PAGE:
Hi Bob. I have almost bought this book several times but always don't because I don't know exactly what is in it. For example, this video says it is from the DVD/book on youtube but on the Mel Bay site it says it is not (in the video talking about the book).

would you scan or take a photo of the table of contents or DVD contents so I could know what is in it?

beegee Says:
Saturday, October 3, 2015 @5:43:15 PM

If I can find it. I remodeled my office and I'm still unpacking boxes.

Andy Campbell Says:
Sunday, October 25, 2015 @1:13:36 AM

Hi there Bob

I would be really interested in seeing the contents of this as Mel Bay, who usually always provide them online, has not on this occasion.

Many thanks, Andy

beegee Says:
Sunday, October 25, 2015 @4:41:54 PM

Let me see if I can find it.

beegee Says:
Sunday, October 25, 2015 @5:11:52 PM

OK. found it. You can't approach this book as a simple collection of tunes to learn. It it rather daunting and intended to instruct you in composition, music theory, etc. if you're looking for tabs to master, this won't have a lot of familiar stuff. It does present tunes that will build technique that you must incorporate into your own style.

Fundamentals:tablature, music theory, chord shapes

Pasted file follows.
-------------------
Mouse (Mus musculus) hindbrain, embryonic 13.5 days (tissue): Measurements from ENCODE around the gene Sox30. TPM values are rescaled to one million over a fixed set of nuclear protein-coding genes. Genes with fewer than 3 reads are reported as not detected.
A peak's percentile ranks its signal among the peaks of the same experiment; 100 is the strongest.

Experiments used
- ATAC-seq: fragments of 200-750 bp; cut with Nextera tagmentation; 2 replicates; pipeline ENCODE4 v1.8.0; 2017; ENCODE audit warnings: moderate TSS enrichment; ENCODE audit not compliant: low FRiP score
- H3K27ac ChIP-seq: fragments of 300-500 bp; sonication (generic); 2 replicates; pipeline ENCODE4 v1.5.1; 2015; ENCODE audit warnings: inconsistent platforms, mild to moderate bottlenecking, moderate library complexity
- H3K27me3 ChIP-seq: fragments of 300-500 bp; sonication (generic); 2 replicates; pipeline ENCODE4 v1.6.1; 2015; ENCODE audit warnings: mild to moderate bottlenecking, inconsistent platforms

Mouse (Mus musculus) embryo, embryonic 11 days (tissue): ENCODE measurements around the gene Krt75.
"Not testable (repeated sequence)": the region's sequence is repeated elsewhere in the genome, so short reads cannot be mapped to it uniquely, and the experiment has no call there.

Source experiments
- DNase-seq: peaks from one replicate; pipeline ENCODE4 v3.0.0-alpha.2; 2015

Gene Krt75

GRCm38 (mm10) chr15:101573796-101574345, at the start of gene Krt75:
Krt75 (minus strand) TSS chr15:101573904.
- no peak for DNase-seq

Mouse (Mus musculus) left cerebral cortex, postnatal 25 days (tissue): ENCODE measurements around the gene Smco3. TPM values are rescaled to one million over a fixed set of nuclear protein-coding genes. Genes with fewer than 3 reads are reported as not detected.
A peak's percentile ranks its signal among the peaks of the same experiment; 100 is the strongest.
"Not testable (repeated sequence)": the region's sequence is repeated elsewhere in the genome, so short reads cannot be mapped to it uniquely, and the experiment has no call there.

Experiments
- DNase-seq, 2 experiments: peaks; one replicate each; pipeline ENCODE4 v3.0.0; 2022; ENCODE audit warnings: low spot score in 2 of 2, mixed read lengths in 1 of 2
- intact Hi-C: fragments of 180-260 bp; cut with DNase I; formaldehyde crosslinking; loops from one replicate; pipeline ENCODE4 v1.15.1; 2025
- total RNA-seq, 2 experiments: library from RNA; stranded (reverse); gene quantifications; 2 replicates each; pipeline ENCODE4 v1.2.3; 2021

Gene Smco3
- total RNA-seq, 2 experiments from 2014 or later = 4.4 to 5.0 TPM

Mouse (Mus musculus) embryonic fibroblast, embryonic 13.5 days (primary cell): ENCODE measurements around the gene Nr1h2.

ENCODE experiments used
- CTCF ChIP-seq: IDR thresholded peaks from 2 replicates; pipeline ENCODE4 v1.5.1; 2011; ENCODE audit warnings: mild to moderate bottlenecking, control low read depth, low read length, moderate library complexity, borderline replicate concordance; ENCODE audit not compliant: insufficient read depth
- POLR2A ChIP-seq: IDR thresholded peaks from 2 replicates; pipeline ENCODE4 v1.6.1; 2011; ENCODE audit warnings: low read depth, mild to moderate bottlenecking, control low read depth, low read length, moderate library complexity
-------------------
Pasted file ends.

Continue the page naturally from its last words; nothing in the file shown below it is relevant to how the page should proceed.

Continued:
Bluegrass basics, and Tony Rice bluegrass
Practice Techniques and Regimes
Diddlin' Banjos(Irish Music)
finding your place in music...(groove, dynamics, space and motive)Top ten right hand patterns
More Music theory(extended scale and chords)
Amplification(electronic sond reinforcement stuff)

video had Dixieland sequence
Elzic's Farewell
Sally Goodin'
Bodum high and low parts
Road to Errogie
Fraher's jig
Tarbolton Reel
Eliza Ross's reel
Teeland Highland
Breton Ridee
Cooley's reel
Silver Spire/John Brennan's Reel
Cold quarters
Farewell to Erin
Lunchtime Boredom
Glory at the Meeting House
Off to california Hornpipe
Ruby Murray's
old French
Glenuig's Bay
Soldier's Joy
Scales and Modes
Through the Modes in 3rds
Another well-known pattern through the modes
More ways of climbing up and down the modes
Fractions of chords
Hearts and Flowers
Scarborough Fair
Ashokan Farewell(my note: lacks actual correct chords)
Miles Apart
Chinquapin Hunting

birdmanUK Says:
Monday, October 26, 2015 @8:09:40 AM